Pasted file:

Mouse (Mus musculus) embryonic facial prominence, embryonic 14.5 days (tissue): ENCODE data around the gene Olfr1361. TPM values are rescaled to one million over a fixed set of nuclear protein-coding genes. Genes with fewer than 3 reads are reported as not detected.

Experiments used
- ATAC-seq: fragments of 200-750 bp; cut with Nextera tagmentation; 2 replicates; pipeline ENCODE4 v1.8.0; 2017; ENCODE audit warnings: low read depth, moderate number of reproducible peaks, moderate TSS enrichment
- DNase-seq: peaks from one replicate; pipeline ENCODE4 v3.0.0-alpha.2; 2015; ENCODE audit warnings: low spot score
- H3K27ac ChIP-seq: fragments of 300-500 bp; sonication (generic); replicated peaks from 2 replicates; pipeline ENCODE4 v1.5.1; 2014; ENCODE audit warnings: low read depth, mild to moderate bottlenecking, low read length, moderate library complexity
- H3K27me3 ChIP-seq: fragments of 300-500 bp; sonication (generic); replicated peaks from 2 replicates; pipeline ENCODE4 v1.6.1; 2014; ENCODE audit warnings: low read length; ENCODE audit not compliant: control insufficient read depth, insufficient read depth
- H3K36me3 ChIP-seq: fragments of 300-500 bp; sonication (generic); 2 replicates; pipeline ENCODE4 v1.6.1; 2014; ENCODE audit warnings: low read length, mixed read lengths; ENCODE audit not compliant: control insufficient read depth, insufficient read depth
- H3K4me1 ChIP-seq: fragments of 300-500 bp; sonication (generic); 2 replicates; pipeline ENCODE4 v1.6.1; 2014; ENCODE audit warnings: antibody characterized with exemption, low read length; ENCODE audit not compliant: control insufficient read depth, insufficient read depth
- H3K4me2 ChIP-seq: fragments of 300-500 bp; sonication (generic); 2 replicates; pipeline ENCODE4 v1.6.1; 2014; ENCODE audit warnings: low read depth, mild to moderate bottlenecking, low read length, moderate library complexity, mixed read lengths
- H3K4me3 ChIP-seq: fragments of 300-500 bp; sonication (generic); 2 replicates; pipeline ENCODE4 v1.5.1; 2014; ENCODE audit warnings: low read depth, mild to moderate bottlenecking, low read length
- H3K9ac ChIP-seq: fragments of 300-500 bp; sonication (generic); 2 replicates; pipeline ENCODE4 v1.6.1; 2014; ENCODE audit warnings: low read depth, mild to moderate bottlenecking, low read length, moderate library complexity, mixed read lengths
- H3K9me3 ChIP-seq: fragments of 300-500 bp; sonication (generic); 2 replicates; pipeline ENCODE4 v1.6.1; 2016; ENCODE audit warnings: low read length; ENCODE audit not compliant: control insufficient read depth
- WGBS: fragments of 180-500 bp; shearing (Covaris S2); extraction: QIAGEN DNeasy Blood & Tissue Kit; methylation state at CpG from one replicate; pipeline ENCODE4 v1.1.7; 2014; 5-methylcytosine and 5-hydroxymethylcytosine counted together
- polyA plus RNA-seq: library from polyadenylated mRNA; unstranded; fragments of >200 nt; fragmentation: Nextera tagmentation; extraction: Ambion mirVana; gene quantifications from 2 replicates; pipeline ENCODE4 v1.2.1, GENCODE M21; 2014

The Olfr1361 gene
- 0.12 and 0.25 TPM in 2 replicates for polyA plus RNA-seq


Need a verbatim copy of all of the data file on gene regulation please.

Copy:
Mouse (Mus musculus) embryonic facial prominence, embryonic 14.5 days (tissue): ENCODE data around the gene Olfr1361. TPM values are rescaled to one million over a fixed set of nuclear protein-coding genes. Genes with fewer than 3 reads are reported as not detected.

Experiments used
- ATAC-seq: fragments of 200-750 bp; cut with Nextera tagmentation; 2 replicates; pipeline ENCODE4 v1.8.0; 2017; ENCODE audit warnings: low read depth, moderate number of reproducible peaks, moderate TSS enrichment
- DNase-seq: peaks from one replicate; pipeline ENCODE4 v3.0.0-alpha.2; 2015; ENCODE audit warnings: low spot score
- H3K27ac ChIP-seq: fragments of 300-500 bp; sonication (generic); replicated peaks from 2 replicates; pipeline ENCODE4 v1.5.1; 2014; ENCODE audit warnings: low read depth, mild to moderate bottlenecking, low read length, moderate library complexity
- H3K27me3 ChIP-seq: fragments of 300-500 bp; sonication (generic); replicated peaks from 2 replicates; pipeline ENCODE4 v1.6.1; 2014; ENCODE audit warnings: low read length; ENCODE audit not compliant: control insufficient read depth, insufficient read depth
- H3K36me3 ChIP-seq: fragments of 300-500 bp; sonication (generic); 2 replicates; pipeline ENCODE4 v1.6.1; 2014; ENCODE audit warnings: low read length, mixed read lengths; ENCODE audit not compliant: control insufficient read depth, insufficient read depth
- H3K4me1 ChIP-seq: fragments of 300-500 bp; sonication (generic); 2 replicates; pipeline ENCODE4 v1.6.1; 2014; ENCODE audit warnings: antibody characterized with exemption, low read length; ENCODE audit not compliant: control insufficient read depth, insufficient read depth
- H3K4me2 ChIP-seq: fragments of 300-500 bp; sonication (generic); 2 replicates; pipeline ENCODE4 v1.6.1; 2014; ENCODE audit warnings: low read depth, mild to moderate bottlenecking, low read length, moderate library complexity, mixed read lengths
- H3K4me3 ChIP-seq: fragments of 300-500 bp; sonication (generic); 2 replicates; pipeline ENCODE4 v1.5.1; 2014; ENCODE audit warnings: low read depth, mild to moderate bottlenecking, low read length
- H3K9ac ChIP-seq: fragments of 300-500 bp; sonication (generic); 2 replicates; pipeline ENCODE4 v1.6.1; 2014; ENCODE audit warnings: low read depth, mild to moderate bottlenecking, low read length, moderate library complexity, mixed read lengths
- H3K9me3 ChIP-seq: fragments of 300-500 bp; sonication (generic); 2 replicates; pipeline ENCODE4 v1.6.1; 2016; ENCODE audit warnings: low read length; ENCODE audit not compliant: control insufficient read depth
- WGBS: fragments of 180-500 bp; shearing (Covaris S2); extraction: QIAGEN DNeasy Blood & Tissue Kit; methylation state at CpG from one replicate; pipeline ENCODE4 v1.1.7; 2014; 5-methylcytosine and 5-hydroxymethylcytosine counted together
- polyA plus RNA-seq: library from polyadenylated mRNA; unstranded; fragments of >200 nt; fragmentation: Nextera tagmentation; extraction: Ambion mirVana; gene quantifications from 2 replicates; pipeline ENCODE4 v1.2.1, GENCODE M21; 2014

The Olfr1361 gene
- 0.12 and 0.25 TPM in 2 replicates for polyA plus RNA-seq